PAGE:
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Panthers all but secure Minor Premiership with hard-fought Roosters win

Penrith have held off a spirited Sydney Roosters to win 26-18 on a wet night at BlueBet Stadium, almost certainly securing the Minor Premiership in the process.

With Melbourne’s loss last night at Manly, Penrith would have to throw away a three win advantage not to finish top of the tree come September, and with a 15-1 record thus far, that seems very unlikely.

The Roosters, meanwhile, now sit in a lowly tenth position, barely believable given their performance here. They matched the reigning premiers blow for blow.

Few have rattled the Panthers as much as this, especially on their own turf. Only the Eels, who won at the foot of the mountains, have caused so many problems. The Roosters led midway through the second half and, on another night, might well have won.

They will point to a penalty in the dying moments of the first half, where Sam Verrills was adjudged to have tipped Scott Sorensen beyond the horizontal despite hitting him around the knees, as a turning point.

At that point, the score stood at 8-6 to Penrith and the Roosters had repelled multiple sets on their own line.

Had they made it to half time with just a two point deficit, it might have been a different game.

Instead, Viliame Kikau scored through exhausted defence and gave his side a vital boost, both on the scoreboard and to their confidence.

It was a high-quality affair, with both sides producing their best at moments to challenge each other and, indeed, bring the best out of each other.

Penrith had their usual highlights. The back three ran for the bulk of their metres, Nathan Cleary kicked long and accurate and James Fisher-Harris lead through the middle.

The manner in which the Roosters repeatedly turned the best attack in the comp away, and then shifted pressure in their own favour, was superb.

Joey Manu had an up and down game in his first appearance in the halves, with some excellent attacking offset by errors and defensive penalties, but showed enough to be persisted with.

Siasuia Taukieaho was immense in the middle, knocking out 180m with ball in hand and making 24 tackles, including a superb trysaver on Brian To’o.

At the other end of the size scale, Sam Walker, shifted to halfback to accommodate Manu, kicked for 555m and dictated play, and while it barely requires mentioning at this point, James Tedesco was excellent too.

Manu’s first appearance in the halves began inauspiciously, with an early knock on, though he wasn’t helped by his teammates.

After a series of errors and penalties, they were perhaps lucky that the Panthers opted for an early two points ahead of attempting something more serious.

Manu then knocked on again – this time, admittedly, trying to field a dangerous kick – and his side were not as fortunate. Penrith unveiled one of their trademark scrum base plays to send To’o in.

The poor start from the Chooks would get yet worse. They made an error in midfield and Api Koroisau pounced, making a quick break before finding Jaeman Salmon with an offload.

He couldn’t make it to the tryline, but after a delay for advantage, the bunker spotted some Crichton on Crichton pulling in backplay and sent Angus to the bin for a professional foul.

The Panthers had thrown everything, but were repelled repeatedly and indeed, despite the man disadvantage, it was the Roosters who scored next.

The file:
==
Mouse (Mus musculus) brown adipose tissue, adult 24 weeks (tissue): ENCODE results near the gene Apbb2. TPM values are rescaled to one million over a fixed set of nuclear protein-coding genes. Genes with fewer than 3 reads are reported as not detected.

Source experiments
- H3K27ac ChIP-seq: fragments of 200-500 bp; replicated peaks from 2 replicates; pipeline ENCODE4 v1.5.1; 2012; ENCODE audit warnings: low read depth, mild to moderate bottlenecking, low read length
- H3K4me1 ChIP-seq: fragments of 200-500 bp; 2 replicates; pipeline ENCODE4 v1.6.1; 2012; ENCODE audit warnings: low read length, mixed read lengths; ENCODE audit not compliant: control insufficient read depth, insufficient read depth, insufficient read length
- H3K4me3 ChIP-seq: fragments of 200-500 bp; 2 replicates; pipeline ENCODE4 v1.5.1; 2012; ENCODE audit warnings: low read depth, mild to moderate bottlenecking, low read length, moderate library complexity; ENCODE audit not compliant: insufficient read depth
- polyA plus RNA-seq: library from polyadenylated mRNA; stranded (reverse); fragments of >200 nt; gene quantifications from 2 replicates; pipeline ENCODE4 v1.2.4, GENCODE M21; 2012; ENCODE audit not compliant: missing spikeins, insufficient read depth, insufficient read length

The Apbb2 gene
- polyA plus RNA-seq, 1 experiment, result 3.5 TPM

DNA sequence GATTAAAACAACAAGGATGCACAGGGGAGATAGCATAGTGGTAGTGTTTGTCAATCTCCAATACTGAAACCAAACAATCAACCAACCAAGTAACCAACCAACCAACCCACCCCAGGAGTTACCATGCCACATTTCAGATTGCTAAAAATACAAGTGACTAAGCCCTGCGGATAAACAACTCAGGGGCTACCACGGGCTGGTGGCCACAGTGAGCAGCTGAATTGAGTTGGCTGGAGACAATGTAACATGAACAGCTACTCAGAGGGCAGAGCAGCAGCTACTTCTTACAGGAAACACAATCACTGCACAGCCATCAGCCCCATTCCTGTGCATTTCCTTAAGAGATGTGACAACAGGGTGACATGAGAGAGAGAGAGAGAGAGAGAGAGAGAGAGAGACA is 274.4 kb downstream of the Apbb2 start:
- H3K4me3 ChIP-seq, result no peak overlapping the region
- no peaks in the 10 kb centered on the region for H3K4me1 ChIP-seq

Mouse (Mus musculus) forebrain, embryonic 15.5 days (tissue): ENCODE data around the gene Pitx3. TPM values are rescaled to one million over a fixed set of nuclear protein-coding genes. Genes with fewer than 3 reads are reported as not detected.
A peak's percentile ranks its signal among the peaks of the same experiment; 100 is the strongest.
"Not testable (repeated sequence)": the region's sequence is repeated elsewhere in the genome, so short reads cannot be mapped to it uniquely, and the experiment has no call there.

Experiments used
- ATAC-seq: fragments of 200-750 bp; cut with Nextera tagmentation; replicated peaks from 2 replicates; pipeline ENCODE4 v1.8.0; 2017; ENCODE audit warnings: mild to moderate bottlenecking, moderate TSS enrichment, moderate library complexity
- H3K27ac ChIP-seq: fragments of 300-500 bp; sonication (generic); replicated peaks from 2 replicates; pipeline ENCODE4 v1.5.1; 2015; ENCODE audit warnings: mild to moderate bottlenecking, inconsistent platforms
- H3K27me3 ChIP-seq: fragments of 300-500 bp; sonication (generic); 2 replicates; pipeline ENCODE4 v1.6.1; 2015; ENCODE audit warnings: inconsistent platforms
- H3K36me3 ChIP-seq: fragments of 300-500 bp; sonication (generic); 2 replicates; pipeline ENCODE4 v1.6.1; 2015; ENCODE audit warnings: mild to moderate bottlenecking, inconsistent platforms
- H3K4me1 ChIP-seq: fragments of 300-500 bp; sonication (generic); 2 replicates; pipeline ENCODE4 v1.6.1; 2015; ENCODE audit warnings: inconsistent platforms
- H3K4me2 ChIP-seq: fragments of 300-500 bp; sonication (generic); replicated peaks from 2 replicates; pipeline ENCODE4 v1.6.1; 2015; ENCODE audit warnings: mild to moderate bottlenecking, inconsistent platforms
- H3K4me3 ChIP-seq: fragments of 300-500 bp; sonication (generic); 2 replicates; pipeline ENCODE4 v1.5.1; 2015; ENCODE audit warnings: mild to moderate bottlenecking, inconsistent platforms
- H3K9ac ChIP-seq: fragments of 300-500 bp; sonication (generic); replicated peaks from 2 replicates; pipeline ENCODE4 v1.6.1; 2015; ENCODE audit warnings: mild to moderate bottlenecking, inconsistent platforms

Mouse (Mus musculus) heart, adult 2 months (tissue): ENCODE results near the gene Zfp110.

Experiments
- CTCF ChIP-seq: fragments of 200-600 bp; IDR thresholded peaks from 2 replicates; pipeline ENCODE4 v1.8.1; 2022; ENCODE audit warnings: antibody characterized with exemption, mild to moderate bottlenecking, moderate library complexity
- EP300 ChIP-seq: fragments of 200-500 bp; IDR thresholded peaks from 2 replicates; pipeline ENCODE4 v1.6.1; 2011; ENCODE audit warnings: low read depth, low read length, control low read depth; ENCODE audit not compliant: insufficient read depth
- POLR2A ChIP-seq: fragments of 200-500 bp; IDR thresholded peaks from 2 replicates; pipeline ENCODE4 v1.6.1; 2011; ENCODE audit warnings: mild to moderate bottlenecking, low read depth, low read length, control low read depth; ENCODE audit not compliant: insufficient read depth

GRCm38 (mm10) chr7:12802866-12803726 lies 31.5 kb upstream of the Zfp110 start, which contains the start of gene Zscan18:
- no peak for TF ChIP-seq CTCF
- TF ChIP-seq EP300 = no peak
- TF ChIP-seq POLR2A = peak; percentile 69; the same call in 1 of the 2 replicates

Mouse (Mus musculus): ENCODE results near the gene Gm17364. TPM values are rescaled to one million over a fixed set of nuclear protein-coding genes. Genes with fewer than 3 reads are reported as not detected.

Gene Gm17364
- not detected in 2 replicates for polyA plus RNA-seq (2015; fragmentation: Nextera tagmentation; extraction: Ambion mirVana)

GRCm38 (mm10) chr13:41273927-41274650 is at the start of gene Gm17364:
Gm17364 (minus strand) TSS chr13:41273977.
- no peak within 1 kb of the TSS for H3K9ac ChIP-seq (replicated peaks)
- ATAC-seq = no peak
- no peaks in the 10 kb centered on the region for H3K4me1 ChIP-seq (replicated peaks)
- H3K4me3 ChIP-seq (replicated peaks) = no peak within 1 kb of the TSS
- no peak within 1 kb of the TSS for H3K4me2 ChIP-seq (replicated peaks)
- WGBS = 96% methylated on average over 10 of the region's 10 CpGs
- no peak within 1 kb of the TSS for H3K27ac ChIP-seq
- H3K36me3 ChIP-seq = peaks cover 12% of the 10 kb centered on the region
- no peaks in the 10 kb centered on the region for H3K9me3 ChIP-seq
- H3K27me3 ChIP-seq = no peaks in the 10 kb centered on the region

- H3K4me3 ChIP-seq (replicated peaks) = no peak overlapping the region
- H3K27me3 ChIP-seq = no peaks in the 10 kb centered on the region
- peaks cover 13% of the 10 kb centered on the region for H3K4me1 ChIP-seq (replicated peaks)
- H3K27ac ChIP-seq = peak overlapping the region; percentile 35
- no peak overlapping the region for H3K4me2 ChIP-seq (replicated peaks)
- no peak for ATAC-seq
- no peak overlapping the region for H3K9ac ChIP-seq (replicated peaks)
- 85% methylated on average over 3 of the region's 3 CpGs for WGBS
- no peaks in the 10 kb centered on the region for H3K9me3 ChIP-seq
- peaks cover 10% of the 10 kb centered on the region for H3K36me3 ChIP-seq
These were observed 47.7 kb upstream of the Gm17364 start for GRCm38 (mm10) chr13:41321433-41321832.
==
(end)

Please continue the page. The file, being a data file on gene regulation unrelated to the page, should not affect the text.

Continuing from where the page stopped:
Naturally, it was Manu who created it. The newly-minted half spun and broke tackles in the middle of the field, produced a back flick to Tedesco and he found Walker rushing on his inside to score.

It would be against the run of play. The black wave returned with a force, but the Roosters goalline defence – shaky at times of late – stood firm.

Izack Tago opting against putting Taylan May in with a chance at the corner, before Tedesco and Taukieaho produced consecutive trysavers to keep the deficit at two points.

In the end, it was quite cruel that they holdout didn’t make it to the break. Verrills was pinned for a tip tackle despite a very low body position and the last burst of pressure was too much.

As the clock wound down on the first half, Kikau – who had suffered his own personal melodrama, with a HIA and a potential arm injury – crashed through a tired Egan Butcher to get one late for Penrith.

Manu’s kicking was able to kick-start the Roosters second half, forcing Dylan Edwards into a mistake at the back, before Walker’s boot generated two repeat sets.

The Panthers couldn’t deal with the pressure and Taukieaho was able to find the perfect line across Liam Martin to bring the Roosters right back into it.

Penrith have rarely been under the pump like this in 2022. Another repeat set forced them back, before Manu smuggled a ball untidily out of a tackle for Verrills, who went low at the line and just about got the ball down.

As soon as they went behind, the Panthers fired up again. The first ten minutes of the second half had seen an 80/20 possession split for the Roosters, and the next ten saw that reverse.

Manu was again at the heart of it, albeit negatively: he was twice offside to bounce Penrith into position, from which Cleary found Tago with a superb flat pass to return the hosts to the lead.

The halfback was suddenly controlling everything. He fired a kick in behind that Walker made a mess of, but grounded with his torso to avert disaster.

It didn’t matter. Victor Radley lined up a huge shot on Fisher-Harris, but as the Roosters reshuffled, the Kiwi prop got a quick play the ball and Koroisau darted from dummy half.

It was a soft way to end a tough performance that Penrith edged in the end, but in which the Roosters could hold their heads high.

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